Since his imprisonment commenced, Miller has filed three federal habeas petitions. The first two were dismissed, and the third is presently before us on appeal from dismissal. Each petition has challenged, in some form, the voluntariness of Miller's plea, the effectiveness of his appointed counsel, or both. As the claims advanced in the prior petitions are crucial to a determination of whether Rule 9(b) bars the claims now asserted, we consider each petition in turn.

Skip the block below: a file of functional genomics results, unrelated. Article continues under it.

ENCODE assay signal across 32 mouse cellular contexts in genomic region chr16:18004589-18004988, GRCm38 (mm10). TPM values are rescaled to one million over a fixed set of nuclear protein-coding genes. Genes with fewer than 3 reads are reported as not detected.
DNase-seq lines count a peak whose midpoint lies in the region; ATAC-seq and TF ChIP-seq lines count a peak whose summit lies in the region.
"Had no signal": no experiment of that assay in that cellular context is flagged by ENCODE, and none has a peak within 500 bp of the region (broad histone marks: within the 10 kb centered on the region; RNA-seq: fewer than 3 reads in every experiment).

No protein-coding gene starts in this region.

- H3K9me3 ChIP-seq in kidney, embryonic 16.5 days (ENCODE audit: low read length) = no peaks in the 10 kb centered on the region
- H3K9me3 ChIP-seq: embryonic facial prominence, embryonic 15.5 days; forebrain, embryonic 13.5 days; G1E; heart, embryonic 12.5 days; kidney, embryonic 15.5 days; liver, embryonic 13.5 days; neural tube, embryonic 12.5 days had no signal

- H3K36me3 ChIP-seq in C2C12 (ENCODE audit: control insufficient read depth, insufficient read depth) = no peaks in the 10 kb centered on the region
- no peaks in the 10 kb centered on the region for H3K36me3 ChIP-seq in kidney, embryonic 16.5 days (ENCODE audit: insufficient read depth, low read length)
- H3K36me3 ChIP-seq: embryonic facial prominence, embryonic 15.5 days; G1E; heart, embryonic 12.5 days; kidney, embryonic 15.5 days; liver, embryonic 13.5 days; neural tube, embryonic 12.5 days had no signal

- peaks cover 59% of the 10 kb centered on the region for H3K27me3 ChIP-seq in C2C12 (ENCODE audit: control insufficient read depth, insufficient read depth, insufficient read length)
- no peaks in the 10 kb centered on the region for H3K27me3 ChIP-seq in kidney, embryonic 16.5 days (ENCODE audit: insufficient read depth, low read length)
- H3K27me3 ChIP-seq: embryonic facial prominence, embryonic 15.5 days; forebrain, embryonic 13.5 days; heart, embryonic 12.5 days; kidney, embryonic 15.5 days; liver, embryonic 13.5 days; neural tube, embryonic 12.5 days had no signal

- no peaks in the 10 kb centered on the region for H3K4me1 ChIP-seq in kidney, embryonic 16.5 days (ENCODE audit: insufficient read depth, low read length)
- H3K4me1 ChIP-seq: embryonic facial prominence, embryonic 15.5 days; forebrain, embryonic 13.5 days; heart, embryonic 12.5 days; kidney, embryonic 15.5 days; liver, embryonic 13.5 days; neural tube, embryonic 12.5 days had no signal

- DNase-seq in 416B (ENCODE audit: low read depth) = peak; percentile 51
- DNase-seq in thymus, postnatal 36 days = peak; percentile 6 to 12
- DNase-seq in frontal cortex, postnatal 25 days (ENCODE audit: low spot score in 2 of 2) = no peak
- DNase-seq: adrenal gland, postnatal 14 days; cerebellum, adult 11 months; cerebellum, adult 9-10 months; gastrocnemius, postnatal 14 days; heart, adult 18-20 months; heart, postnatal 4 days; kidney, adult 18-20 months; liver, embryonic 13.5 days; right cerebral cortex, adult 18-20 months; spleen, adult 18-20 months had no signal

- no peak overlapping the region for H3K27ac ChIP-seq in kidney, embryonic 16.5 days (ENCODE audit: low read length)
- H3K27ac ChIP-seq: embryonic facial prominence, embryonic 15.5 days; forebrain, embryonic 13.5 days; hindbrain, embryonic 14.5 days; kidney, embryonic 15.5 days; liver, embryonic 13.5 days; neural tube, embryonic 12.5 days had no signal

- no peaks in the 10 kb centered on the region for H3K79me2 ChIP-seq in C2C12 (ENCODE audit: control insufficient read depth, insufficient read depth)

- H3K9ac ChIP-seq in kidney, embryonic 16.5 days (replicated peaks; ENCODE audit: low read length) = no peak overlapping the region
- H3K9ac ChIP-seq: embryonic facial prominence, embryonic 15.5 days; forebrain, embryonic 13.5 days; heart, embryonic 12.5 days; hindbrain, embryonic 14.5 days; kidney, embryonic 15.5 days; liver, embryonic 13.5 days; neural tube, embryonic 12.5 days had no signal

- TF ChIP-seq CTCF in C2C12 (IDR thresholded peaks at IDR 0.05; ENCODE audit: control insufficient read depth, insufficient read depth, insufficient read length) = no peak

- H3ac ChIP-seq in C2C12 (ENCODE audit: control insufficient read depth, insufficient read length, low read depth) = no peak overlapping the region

Miller filed his first pro se habeas petition in the Northern District of West Virginia on February 18, 1972 (the 1972 petition). In this petition, and an attached 1971 state habeas petition, Miller alleged several constitutional violations, including: denial of the right to counsel when he made incriminating statements during the psychiatric examination; violation of the privilege against self-incrimination because statements elicited by "use or influence of drugs" were used to coerce his guilty plea; and failure of counsel to consult with him, take any other steps on his behalf, or "even prepare a defense."2 Following a plenary hearing, at which Miller was represented by appointed counsel, the district court dismissed the petition on January 8, 1973, ruling that Miller had "failed to carry the burden of proof or to establish any constitutional deprivation on the grounds presented." The Fourth Circuit, on May 9, 1973, affirmed the dismissal. In holding the appeal without merit, the court specifically noted that Miller had claimed both involuntariness of his plea and ineffective assistance of counsel.